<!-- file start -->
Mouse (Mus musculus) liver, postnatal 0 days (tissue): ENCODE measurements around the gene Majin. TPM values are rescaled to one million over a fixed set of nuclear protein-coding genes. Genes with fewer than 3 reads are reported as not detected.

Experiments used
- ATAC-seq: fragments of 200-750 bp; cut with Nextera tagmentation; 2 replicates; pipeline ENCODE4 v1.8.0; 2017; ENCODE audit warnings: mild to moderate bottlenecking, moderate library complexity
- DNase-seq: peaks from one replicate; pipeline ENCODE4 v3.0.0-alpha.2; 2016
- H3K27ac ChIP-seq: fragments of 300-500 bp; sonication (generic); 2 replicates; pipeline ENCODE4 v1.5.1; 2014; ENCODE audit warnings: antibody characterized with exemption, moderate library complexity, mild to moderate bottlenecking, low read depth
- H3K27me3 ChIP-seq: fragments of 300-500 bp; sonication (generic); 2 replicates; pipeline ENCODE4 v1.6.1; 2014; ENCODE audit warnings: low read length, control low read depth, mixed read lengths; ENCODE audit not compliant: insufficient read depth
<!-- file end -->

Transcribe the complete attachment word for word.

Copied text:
Mouse (Mus musculus) liver, postnatal 0 days (tissue): ENCODE measurements around the gene Majin. TPM values are rescaled to one million over a fixed set of nuclear protein-coding genes. Genes with fewer than 3 reads are reported as not detected.

Experiments used
- ATAC-seq: fragments of 200-750 bp; cut with Nextera tagmentation; 2 replicates; pipeline ENCODE4 v1.8.0; 2017; ENCODE audit warnings: mild to moderate bottlenecking, moderate library complexity
- DNase-seq: peaks from one replicate; pipeline ENCODE4 v3.0.0-alpha.2; 2016
- H3K27ac ChIP-seq: fragments of 300-500 bp; sonication (generic); 2 replicates; pipeline ENCODE4 v1.5.1; 2014; ENCODE audit warnings: antibody characterized with exemption, moderate library complexity, mild to moderate bottlenecking, low read depth
- H3K27me3 ChIP-seq: fragments of 300-500 bp; sonication (generic); 2 replicates; pipeline ENCODE4 v1.6.1; 2014; ENCODE audit warnings: low read length, control low read depth, mixed read lengths; ENCODE audit not compliant: insufficient read depth